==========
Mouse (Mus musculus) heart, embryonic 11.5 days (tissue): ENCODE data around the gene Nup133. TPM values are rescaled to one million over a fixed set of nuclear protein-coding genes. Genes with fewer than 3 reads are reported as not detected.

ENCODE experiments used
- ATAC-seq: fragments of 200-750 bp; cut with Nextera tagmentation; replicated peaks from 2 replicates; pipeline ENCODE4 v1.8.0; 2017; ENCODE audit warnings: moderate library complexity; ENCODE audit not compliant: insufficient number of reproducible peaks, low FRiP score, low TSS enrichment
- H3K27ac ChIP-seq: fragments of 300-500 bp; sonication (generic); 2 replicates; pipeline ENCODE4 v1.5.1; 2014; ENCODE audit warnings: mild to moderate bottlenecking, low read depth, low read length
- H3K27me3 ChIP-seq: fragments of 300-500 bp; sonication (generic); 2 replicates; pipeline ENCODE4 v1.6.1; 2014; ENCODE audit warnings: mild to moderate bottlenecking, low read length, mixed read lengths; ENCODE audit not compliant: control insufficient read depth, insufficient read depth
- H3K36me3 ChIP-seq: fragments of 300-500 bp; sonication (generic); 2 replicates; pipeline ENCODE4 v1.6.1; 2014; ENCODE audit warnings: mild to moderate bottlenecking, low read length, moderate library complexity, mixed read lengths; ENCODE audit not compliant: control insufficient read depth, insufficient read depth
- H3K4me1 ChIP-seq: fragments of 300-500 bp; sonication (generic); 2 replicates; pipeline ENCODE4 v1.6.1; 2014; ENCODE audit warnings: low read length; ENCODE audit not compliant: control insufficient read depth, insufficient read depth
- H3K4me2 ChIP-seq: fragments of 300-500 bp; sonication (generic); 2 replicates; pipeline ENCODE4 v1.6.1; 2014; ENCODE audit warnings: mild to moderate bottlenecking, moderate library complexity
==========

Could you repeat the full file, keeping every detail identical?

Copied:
Mouse (Mus musculus) heart, embryonic 11.5 days (tissue): ENCODE data around the gene Nup133. TPM values are rescaled to one million over a fixed set of nuclear protein-coding genes. Genes with fewer than 3 reads are reported as not detected.

ENCODE experiments used
- ATAC-seq: fragments of 200-750 bp; cut with Nextera tagmentation; replicated peaks from 2 replicates; pipeline ENCODE4 v1.8.0; 2017; ENCODE audit warnings: moderate library complexity; ENCODE audit not compliant: insufficient number of reproducible peaks, low FRiP score, low TSS enrichment
- H3K27ac ChIP-seq: fragments of 300-500 bp; sonication (generic); 2 replicates; pipeline ENCODE4 v1.5.1; 2014; ENCODE audit warnings: mild to moderate bottlenecking, low read depth, low read length
- H3K27me3 ChIP-seq: fragments of 300-500 bp; sonication (generic); 2 replicates; pipeline ENCODE4 v1.6.1; 2014; ENCODE audit warnings: mild to moderate bottlenecking, low read length, mixed read lengths; ENCODE audit not compliant: control insufficient read depth, insufficient read depth
- H3K36me3 ChIP-seq: fragments of 300-500 bp; sonication (generic); 2 replicates; pipeline ENCODE4 v1.6.1; 2014; ENCODE audit warnings: mild to moderate bottlenecking, low read length, moderate library complexity, mixed read lengths; ENCODE audit not compliant: control insufficient read depth, insufficient read depth
- H3K4me1 ChIP-seq: fragments of 300-500 bp; sonication (generic); 2 replicates; pipeline ENCODE4 v1.6.1; 2014; ENCODE audit warnings: low read length; ENCODE audit not compliant: control insufficient read depth, insufficient read depth
- H3K4me2 ChIP-seq: fragments of 300-500 bp; sonication (generic); 2 replicates; pipeline ENCODE4 v1.6.1; 2014; ENCODE audit warnings: mild to moderate bottlenecking, moderate library complexity